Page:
Want to know your kid better? We provide you some get to know you questions for kids, to help you bond with your kids and understand them.
Conversations between parents and their kids, in most households, are stunted. All parents want to get to know their kids better, to know their likes, dislikes, and day-to-day problems.
However, as the children reach a particular age, they seem to move further away from their parents. They would rather talk about their problems to their friends, than with their parents. Here are some get to know you questions for kids, that parents can make use of in such situations. Read further to learn how to bond easily with your kid.
Questions to Help Understand Kids
Communication is a great way to learn more about a person.
Researchers have pointed out that the time spent by kids and their parents, to indulge in proper communication, is just about 20 to 30 minutes per day (proper communication excludes scolding, commanding, or preaching).
Here are some getting to know you questions, which you can utilize to learn more about them, no matter what age group they belong to. These conversation starters will not only help you to bond with your own kid, but also to understand other kids.
What are the five best things about you?
Why do young people like you pierce their nose, eyebrows, or tongue?
If you were to spend at least a year on the desert alone, what would be the three things that you would like to take with you?
Have you ever played any pranks? What kinds?
What's your favorite outfit?
If you could be an animal one day, what would you like to be?
If you had a time machine, which era would you love to visit?
Which two vegetables would you never want me to serve you?
Who is your least favorite teacher in school? Why?
Which clothes do you think I look funny in?
If you had to renovate our home, how would you do it?
Who is your favorite TV character? Would you like to go out on a date with him/her?
If you were participating in Fear Factor, what would you rather eat ... the intestines of a cow, or raw frog juice?
If someone said that he will give you a million dollars, but for that you'll have to run naked in the streets, would you do it?
What is the first thing that you notice about people?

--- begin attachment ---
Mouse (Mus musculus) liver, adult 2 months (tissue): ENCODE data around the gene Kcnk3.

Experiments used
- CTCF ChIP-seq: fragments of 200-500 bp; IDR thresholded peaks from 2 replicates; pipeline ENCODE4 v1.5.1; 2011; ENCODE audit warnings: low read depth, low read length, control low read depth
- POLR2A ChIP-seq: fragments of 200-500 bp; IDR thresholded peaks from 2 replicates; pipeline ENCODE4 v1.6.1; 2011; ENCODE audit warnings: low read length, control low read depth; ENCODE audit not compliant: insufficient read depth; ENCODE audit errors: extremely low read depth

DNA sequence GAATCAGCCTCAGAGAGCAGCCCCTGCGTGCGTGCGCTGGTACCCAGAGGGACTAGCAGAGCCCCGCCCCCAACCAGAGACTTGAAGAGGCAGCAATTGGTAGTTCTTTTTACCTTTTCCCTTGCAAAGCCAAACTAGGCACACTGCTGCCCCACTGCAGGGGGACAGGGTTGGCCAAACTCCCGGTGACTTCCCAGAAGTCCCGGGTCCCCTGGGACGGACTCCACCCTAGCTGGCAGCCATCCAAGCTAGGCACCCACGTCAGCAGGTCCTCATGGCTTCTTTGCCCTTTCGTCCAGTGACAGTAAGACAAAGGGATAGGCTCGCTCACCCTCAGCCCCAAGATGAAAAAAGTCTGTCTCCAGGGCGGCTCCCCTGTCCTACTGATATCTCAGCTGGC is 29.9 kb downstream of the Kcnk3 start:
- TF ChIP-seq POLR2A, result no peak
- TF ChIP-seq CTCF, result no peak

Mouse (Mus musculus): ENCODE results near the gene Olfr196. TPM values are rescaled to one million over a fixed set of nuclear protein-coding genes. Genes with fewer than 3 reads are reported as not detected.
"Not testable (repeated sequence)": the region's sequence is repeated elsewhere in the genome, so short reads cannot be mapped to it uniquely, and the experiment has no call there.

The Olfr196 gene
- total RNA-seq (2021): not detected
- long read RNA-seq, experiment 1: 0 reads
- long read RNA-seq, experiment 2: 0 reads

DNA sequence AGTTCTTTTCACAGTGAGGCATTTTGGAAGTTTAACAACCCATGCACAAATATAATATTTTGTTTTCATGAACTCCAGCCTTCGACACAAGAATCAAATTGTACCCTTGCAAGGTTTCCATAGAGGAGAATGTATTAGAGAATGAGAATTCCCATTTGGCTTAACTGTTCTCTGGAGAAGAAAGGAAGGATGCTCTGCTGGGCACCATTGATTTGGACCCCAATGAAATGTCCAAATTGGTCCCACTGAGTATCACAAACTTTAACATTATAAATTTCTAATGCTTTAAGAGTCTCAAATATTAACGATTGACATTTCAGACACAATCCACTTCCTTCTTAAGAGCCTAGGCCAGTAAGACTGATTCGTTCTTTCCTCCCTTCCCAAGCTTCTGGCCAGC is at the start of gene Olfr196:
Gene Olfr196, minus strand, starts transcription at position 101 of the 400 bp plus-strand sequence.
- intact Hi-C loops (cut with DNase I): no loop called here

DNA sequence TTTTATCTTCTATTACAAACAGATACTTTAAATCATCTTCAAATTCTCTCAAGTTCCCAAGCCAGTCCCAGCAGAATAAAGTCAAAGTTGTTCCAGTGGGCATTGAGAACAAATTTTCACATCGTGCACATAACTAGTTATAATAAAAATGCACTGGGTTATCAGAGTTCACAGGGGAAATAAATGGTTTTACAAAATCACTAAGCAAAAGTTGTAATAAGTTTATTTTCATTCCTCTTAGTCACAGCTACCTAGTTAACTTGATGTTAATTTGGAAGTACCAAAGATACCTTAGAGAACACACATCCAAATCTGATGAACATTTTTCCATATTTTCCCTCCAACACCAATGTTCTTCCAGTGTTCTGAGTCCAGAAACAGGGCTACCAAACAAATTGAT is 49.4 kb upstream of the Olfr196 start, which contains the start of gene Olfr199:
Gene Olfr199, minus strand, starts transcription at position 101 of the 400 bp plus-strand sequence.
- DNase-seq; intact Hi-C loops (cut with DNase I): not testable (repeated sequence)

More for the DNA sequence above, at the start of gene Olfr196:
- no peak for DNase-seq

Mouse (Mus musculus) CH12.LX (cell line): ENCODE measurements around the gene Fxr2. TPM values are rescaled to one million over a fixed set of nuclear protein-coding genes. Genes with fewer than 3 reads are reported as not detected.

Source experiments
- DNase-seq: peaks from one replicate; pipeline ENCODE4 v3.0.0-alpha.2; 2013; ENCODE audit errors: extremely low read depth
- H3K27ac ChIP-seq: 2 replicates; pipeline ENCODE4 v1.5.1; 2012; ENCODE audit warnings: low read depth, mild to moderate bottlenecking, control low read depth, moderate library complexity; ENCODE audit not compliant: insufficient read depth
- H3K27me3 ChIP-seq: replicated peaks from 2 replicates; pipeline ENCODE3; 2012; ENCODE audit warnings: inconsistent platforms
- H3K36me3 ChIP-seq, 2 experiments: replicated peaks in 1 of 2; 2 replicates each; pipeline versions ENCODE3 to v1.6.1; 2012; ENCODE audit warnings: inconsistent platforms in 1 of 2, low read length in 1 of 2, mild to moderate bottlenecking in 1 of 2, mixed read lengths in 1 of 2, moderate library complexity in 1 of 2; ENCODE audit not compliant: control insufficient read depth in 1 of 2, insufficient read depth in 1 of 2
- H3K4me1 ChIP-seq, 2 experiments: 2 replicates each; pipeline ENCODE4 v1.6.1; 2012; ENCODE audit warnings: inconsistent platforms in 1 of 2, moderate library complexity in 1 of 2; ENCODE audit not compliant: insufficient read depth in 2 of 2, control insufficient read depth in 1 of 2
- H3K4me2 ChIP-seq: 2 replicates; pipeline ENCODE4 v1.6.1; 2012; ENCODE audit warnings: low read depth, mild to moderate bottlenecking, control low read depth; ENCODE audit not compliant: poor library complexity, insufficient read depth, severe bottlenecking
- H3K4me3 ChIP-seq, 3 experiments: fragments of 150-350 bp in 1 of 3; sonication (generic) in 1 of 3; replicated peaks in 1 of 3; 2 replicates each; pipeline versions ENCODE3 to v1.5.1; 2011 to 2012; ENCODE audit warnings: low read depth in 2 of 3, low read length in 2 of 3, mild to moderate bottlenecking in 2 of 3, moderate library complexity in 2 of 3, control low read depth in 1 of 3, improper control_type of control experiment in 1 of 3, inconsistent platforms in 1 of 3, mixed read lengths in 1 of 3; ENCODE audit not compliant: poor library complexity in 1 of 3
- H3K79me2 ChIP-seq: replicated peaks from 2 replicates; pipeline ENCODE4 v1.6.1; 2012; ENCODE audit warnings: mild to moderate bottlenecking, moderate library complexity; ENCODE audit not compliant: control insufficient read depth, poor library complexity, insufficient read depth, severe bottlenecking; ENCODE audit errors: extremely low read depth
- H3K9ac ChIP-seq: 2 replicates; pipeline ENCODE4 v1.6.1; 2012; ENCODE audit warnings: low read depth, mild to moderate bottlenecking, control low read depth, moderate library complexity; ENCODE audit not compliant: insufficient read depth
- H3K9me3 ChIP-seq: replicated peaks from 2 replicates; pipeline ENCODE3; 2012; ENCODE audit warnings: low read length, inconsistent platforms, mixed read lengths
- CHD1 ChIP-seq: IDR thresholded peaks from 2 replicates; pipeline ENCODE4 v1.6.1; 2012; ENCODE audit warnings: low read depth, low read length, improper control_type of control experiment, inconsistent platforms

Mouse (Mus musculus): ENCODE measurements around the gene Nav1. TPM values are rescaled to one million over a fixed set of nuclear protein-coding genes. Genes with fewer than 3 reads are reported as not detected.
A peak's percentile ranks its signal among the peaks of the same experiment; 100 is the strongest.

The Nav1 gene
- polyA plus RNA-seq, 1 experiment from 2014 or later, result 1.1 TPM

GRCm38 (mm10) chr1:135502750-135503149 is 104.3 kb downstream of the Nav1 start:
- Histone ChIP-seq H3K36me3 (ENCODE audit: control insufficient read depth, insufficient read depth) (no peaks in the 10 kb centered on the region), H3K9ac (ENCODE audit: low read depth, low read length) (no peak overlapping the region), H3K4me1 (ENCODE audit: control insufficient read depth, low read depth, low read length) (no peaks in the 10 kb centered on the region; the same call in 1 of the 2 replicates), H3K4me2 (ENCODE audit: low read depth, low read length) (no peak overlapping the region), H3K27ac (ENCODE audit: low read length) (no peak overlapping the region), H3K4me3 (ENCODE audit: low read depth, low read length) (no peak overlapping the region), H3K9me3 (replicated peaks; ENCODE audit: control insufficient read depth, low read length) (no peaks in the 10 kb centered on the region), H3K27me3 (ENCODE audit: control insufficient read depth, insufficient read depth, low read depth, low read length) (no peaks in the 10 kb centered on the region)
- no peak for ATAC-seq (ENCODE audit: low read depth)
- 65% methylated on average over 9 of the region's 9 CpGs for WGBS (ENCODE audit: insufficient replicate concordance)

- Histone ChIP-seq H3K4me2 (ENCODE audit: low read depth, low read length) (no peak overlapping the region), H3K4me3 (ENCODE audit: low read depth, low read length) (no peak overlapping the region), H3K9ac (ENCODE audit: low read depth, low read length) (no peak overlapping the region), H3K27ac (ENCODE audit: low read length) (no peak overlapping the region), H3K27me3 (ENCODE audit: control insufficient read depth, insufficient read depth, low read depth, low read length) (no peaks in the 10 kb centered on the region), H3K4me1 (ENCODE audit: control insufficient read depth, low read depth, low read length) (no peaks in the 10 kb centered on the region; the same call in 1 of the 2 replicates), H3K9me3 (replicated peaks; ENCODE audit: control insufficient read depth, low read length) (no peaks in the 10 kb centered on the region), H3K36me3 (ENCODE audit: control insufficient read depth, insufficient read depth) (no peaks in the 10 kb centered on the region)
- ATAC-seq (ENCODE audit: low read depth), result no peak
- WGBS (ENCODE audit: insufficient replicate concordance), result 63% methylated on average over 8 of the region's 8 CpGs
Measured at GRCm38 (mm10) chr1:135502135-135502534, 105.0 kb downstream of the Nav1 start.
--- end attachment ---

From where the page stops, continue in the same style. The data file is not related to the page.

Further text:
If you were asked to sing on stage, which song would you sing?
Who is your funniest friend in school? What makes him/her funny?
Name five things that make you happy?
What do you like about your mother/father?
What 3 things you do not like about your mother/father?
Has any adult ever hit you, and you haven't told me about it?
What does the term quality family time mean to you?
Where do you see yourself five years from now?
If your friend has stolen something, how would you deal with it?
What do you think of bullies? Are there any bullies in your school?
What do you love to do the most, during your free time?
I really like your friend circle. What qualities do you look for while making friends?
Did I ever hurt your feelings? When?
If you were a teacher or a preacher, what would you teach or preach others?
Which subjects do you like the most?
You see a group of bullies coming towards you? What would you do?
Who do you love the most? Grandparents, cousins, or uncles and aunts?
Do you find anyone in this neighborhood weird or scary?
What is the most difficult thing when you are (age) years old?
In what ways do you express your sadness?
Which is your favorite sport?
Do your friends lie to their parents? Have you ever lied like that?
How much money do you spend per week?
What kind of relation would you like to have with your kids?
Now, these questions are a great way to break the ice. Once your kid realizes that you are not going to preach or order something, slowly move on to the questions that will help you know them better properly. This will only bring you more close to them.
These sensible and fun questions are sure to help you in your struggle to understand your kids. Slowly, as they become more comfortable communicating with you, they are going to get more open with you.
You can probably start this in the form of getting to know you games for kids, where you can set down some rules and regulations, like honest replies, no interruptions, no giggling, answer must for all questions, and so on.
Rules cannot be broken, and because it's a games, kids will not take it as "Oh my God! Not another of mom's favorite preaching sessions!". Listen to them seriously, and even if you think they are on the wrong track, do not preach. In the middle of the game itself, try and explain to them the right thing. We know that you have the best in mind for your kid.